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Mol Microbiol. 1996 Feb;19(3):511-20.

aarD, a Providencia stuartii homologue of cydD: role in 2'-N-acetyltransferase expression, cell morphology and growth in the presence of an extracellular factor.

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1
Department of Medicine, Case Western Reserve University School of Medicine, Cleveland, Ohio, USA.

Abstract

In a search for genes involved in regulation of the 2'-N-acetyltransferase in Providencia stuartii, a mini-Tn5Cm insertion has been isolated in a locus designated aarD. The aarD1::mini-Tn5Cm mutation resulted in a 4.7-fold increase in the levels of beta-galactosidase accumulation from an aac(2')-lacZ transcriptional fusion and a 32-fold increase in the levels of gentamicin resistance in P. stuartii. The wild-type aarD locus was cloned on a 5.0 kb Cla I fragment and complemented the aarD1 mutation. Nucleotide sequence analysis of this fragment identified two large open reading frames whose deduced products displayed significant amino acid identity, 64% and 64%, respectively, to the CydD and CydC proteins of Escherichia coli, which are involved in formation of the cytochrome d oxidase complex. Physical mapping indicated the aarD1::mini-Tn5Cm insertion was within the open reading homologous to CydD. The strain containing the aarD1 mutation was unable to grow in the presence of toluidine blue or on glycerol minimal media in the presence of zinc, suggesting that aarD is functionally equivalent to cydD. Additional phenotypes resulting from the aarD1 mutation included: altered cell morphology, a reduced growth rate and the inability of cells to grow beyond early log phase. Further examination of this phenomenon revealed that the aarD1 mutant was unable to grow in the presence of a self-produced extracellular factor(s). This novel phenotype was limited to P. stuartii as E. coli cydD and delta cydAB::kan mutants were also sensitive to a self-produced extracellular factor.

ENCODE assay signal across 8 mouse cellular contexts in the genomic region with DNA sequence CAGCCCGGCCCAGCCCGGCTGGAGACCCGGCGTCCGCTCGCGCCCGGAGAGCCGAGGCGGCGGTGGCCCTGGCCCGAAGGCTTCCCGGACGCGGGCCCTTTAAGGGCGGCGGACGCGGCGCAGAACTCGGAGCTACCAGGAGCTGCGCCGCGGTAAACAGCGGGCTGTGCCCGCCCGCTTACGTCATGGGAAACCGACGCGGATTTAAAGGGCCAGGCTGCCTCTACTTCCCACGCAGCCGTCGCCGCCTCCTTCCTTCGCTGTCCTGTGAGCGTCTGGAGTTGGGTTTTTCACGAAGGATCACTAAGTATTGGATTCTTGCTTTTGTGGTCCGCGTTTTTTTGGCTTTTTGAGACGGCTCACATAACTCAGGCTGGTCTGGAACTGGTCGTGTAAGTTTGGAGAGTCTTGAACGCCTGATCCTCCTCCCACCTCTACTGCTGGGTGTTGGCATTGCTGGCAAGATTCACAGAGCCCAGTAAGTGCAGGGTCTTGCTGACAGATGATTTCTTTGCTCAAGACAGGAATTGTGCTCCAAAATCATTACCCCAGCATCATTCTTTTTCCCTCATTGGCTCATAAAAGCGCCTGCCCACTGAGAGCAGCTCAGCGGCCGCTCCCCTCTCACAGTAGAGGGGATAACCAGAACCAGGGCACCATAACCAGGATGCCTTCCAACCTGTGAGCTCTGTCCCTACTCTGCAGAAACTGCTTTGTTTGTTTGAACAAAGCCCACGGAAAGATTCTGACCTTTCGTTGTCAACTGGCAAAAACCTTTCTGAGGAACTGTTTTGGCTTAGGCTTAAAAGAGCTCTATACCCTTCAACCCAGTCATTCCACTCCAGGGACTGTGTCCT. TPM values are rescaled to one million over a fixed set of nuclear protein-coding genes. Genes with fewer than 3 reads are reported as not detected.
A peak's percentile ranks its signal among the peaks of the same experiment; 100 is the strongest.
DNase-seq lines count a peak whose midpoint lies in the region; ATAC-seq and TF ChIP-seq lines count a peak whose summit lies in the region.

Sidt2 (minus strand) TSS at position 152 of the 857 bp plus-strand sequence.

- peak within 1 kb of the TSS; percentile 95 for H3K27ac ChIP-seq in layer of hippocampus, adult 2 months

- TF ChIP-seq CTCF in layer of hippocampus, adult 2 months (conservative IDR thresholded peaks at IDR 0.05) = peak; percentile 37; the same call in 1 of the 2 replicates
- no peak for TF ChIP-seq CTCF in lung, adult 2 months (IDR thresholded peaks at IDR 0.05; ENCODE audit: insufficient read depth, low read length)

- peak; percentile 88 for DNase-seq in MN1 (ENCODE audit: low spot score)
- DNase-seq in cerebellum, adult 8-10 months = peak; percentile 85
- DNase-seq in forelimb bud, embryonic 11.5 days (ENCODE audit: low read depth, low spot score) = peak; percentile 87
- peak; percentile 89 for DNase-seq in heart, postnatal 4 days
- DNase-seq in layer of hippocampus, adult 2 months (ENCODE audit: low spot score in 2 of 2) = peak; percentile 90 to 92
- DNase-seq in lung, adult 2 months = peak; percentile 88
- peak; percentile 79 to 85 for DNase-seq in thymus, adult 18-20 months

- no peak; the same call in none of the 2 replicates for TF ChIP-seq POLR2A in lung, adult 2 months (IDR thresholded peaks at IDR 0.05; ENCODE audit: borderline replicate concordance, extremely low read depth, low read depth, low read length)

[Indexed for MEDLINE]

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